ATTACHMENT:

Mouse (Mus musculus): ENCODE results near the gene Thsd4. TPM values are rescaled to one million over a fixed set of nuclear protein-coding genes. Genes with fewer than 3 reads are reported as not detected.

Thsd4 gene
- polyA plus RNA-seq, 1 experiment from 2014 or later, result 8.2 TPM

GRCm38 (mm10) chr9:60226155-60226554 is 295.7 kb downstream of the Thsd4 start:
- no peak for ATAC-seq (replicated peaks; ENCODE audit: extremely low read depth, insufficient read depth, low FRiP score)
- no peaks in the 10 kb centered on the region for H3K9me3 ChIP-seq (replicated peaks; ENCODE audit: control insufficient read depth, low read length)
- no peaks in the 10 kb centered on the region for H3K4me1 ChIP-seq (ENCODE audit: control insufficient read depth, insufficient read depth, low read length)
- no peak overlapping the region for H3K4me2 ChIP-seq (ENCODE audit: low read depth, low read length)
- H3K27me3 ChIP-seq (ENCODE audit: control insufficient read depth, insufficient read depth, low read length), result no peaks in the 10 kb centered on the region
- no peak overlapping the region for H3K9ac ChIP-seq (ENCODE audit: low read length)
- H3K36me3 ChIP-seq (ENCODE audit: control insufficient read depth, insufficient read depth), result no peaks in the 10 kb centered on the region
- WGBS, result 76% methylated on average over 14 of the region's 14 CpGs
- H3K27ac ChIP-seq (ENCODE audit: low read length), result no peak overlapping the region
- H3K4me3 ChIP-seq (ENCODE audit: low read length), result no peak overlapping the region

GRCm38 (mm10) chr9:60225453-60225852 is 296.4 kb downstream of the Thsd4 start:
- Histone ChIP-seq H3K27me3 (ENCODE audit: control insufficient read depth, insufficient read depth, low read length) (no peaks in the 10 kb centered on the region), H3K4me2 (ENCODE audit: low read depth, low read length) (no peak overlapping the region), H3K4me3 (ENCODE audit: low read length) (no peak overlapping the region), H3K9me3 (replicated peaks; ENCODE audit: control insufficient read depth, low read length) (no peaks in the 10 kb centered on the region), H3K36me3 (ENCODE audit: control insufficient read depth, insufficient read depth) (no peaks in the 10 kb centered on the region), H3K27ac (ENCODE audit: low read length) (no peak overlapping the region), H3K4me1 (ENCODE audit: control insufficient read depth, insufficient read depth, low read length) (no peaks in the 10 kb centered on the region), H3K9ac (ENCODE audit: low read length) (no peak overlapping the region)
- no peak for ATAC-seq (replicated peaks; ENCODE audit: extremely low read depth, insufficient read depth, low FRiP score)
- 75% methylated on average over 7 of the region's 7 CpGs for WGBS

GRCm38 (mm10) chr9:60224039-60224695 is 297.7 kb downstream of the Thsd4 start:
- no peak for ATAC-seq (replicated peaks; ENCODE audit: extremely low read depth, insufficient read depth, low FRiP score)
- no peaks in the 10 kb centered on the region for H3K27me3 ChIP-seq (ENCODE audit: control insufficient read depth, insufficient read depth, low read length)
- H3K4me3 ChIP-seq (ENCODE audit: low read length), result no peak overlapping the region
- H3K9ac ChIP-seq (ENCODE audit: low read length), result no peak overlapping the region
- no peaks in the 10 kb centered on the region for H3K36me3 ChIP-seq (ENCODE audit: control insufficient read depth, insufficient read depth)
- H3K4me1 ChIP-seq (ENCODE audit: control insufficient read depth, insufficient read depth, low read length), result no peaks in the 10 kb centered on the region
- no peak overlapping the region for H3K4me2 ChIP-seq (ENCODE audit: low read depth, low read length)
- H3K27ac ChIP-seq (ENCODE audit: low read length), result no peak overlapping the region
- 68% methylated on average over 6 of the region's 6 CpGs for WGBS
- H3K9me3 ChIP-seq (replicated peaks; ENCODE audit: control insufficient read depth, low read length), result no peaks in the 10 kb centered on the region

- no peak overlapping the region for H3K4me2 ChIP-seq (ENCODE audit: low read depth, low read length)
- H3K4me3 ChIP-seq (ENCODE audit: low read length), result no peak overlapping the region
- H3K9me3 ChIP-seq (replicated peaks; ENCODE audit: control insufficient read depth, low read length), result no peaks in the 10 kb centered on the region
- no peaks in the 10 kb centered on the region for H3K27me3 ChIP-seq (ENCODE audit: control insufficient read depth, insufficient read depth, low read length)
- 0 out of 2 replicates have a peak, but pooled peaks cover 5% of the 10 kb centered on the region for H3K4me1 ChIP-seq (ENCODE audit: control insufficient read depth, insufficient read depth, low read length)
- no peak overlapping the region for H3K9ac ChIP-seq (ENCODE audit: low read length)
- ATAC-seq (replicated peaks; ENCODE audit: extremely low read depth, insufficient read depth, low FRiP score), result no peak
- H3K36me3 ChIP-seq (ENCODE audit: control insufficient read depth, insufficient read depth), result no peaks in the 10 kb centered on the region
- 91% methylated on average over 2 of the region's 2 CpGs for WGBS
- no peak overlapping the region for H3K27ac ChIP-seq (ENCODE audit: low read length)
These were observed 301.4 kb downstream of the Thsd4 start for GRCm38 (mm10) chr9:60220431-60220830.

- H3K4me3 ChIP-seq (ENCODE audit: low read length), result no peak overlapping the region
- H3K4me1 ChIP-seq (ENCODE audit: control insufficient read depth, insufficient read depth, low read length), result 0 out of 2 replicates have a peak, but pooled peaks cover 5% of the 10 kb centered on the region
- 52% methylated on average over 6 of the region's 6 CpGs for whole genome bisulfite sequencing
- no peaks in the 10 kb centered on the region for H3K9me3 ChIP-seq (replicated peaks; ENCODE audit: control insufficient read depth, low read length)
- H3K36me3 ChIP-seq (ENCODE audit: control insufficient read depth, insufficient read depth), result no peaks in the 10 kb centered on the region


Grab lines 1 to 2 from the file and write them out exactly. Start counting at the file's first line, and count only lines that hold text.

Mouse (Mus musculus): ENCODE results near the gene Thsd4. TPM values are rescaled to one million over a fixed set of nuclear protein-coding genes. Genes with fewer than 3 reads are reported as not detected.

Thsd4 gene